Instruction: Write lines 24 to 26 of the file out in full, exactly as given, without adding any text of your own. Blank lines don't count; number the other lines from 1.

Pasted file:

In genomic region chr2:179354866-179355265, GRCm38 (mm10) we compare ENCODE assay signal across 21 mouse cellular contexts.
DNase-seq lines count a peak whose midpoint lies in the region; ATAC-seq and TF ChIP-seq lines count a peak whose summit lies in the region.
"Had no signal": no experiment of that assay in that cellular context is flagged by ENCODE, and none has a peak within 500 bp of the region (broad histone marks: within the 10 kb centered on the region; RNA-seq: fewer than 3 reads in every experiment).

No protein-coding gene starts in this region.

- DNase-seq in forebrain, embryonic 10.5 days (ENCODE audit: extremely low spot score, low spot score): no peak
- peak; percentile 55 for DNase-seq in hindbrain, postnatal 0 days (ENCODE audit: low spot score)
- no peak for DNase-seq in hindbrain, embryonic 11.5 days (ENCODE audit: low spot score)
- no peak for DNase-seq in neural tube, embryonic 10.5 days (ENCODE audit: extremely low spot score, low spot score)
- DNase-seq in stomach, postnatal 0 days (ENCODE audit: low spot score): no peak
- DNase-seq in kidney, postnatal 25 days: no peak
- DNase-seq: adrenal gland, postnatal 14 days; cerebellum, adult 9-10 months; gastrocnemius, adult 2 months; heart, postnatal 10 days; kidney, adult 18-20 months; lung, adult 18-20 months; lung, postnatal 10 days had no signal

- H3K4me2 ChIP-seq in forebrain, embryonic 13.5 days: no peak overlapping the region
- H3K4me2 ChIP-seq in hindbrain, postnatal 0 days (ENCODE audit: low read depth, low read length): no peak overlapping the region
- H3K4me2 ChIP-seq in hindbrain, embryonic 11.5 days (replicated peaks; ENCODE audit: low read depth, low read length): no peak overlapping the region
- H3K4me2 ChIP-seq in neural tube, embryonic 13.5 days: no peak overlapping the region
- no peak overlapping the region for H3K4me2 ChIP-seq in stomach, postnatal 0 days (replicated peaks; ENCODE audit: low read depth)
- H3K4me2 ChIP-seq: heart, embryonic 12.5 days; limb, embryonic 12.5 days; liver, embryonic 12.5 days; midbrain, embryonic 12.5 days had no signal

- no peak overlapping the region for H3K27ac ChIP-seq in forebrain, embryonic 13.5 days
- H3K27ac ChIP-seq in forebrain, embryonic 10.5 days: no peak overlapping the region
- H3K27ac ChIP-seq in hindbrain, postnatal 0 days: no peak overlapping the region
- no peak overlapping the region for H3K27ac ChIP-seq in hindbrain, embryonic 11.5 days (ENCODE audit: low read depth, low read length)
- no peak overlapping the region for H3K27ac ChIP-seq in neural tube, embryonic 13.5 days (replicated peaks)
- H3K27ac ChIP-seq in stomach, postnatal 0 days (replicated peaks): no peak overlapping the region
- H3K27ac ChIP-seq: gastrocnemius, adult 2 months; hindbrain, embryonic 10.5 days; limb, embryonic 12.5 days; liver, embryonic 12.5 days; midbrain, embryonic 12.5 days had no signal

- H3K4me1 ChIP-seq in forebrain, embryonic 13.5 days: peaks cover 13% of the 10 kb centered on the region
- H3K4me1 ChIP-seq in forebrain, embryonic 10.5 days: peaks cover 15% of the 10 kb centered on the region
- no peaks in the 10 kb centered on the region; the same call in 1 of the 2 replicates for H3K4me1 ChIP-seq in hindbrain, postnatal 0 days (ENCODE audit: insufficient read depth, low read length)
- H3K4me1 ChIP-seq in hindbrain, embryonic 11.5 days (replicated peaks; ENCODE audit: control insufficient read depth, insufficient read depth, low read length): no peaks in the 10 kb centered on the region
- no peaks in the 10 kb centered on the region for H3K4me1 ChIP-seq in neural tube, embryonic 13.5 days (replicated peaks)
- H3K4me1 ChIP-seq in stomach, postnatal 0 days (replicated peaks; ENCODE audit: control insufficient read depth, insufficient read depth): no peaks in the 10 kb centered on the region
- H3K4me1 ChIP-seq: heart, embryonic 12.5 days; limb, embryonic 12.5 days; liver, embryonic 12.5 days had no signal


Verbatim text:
- H3K27ac ChIP-seq: gastrocnemius, adult 2 months; hindbrain, embryonic 10.5 days; limb, embryonic 12.5 days; liver, embryonic 12.5 days; midbrain, embryonic 12.5 days had no signal

- H3K4me1 ChIP-seq in forebrain, embryonic 13.5 days: peaks cover 13% of the 10 kb centered on the region
- H3K4me1 ChIP-seq in forebrain, embryonic 10.5 days: peaks cover 15% of the 10 kb centered on the region